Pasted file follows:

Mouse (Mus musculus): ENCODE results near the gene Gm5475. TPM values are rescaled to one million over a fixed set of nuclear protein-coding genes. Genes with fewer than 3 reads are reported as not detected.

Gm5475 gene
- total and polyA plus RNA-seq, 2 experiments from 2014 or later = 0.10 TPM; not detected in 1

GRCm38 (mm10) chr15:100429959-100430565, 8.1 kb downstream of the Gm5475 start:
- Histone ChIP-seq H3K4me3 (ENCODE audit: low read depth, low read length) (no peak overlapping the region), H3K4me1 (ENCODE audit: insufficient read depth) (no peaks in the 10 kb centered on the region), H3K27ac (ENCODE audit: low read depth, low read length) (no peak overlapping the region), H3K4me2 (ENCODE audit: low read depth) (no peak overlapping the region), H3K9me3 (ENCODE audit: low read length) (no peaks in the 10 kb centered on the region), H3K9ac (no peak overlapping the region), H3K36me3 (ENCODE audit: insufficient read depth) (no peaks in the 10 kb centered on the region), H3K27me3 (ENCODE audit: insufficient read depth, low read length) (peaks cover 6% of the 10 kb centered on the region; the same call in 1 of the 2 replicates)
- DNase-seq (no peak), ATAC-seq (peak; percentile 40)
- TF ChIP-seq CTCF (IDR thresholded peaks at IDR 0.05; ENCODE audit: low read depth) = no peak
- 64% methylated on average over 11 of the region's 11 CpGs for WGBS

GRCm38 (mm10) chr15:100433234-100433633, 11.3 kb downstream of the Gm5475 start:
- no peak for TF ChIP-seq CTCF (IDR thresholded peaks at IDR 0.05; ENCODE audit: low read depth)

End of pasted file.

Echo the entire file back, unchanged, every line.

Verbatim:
Mouse (Mus musculus): ENCODE results near the gene Gm5475. TPM values are rescaled to one million over a fixed set of nuclear protein-coding genes. Genes with fewer than 3 reads are reported as not detected.

Gm5475 gene
- total and polyA plus RNA-seq, 2 experiments from 2014 or later = 0.10 TPM; not detected in 1

GRCm38 (mm10) chr15:100429959-100430565, 8.1 kb downstream of the Gm5475 start:
- Histone ChIP-seq H3K4me3 (ENCODE audit: low read depth, low read length) (no peak overlapping the region), H3K4me1 (ENCODE audit: insufficient read depth) (no peaks in the 10 kb centered on the region), H3K27ac (ENCODE audit: low read depth, low read length) (no peak overlapping the region), H3K4me2 (ENCODE audit: low read depth) (no peak overlapping the region), H3K9me3 (ENCODE audit: low read length) (no peaks in the 10 kb centered on the region), H3K9ac (no peak overlapping the region), H3K36me3 (ENCODE audit: insufficient read depth) (no peaks in the 10 kb centered on the region), H3K27me3 (ENCODE audit: insufficient read depth, low read length) (peaks cover 6% of the 10 kb centered on the region; the same call in 1 of the 2 replicates)
- DNase-seq (no peak), ATAC-seq (peak; percentile 40)
- TF ChIP-seq CTCF (IDR thresholded peaks at IDR 0.05; ENCODE audit: low read depth) = no peak
- 64% methylated on average over 11 of the region's 11 CpGs for WGBS

GRCm38 (mm10) chr15:100433234-100433633, 11.3 kb downstream of the Gm5475 start:
- no peak for TF ChIP-seq CTCF (IDR thresholded peaks at IDR 0.05; ENCODE audit: low read depth)